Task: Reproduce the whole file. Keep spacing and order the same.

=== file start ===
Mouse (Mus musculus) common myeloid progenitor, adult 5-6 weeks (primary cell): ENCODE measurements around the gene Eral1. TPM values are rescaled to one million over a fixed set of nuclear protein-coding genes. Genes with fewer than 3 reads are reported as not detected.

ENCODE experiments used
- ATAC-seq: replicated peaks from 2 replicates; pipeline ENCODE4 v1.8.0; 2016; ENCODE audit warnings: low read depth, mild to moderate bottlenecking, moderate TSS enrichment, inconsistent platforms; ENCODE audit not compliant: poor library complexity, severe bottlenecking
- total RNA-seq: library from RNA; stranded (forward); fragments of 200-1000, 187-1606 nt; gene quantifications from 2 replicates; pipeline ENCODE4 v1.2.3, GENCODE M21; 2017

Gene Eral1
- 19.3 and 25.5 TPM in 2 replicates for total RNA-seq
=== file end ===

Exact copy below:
Mouse (Mus musculus) common myeloid progenitor, adult 5-6 weeks (primary cell): ENCODE measurements around the gene Eral1. TPM values are rescaled to one million over a fixed set of nuclear protein-coding genes. Genes with fewer than 3 reads are reported as not detected.

ENCODE experiments used
- ATAC-seq: replicated peaks from 2 replicates; pipeline ENCODE4 v1.8.0; 2016; ENCODE audit warnings: low read depth, mild to moderate bottlenecking, moderate TSS enrichment, inconsistent platforms; ENCODE audit not compliant: poor library complexity, severe bottlenecking
- total RNA-seq: library from RNA; stranded (forward); fragments of 200-1000, 187-1606 nt; gene quantifications from 2 replicates; pipeline ENCODE4 v1.2.3, GENCODE M21; 2017

Gene Eral1
- 19.3 and 25.5 TPM in 2 replicates for total RNA-seq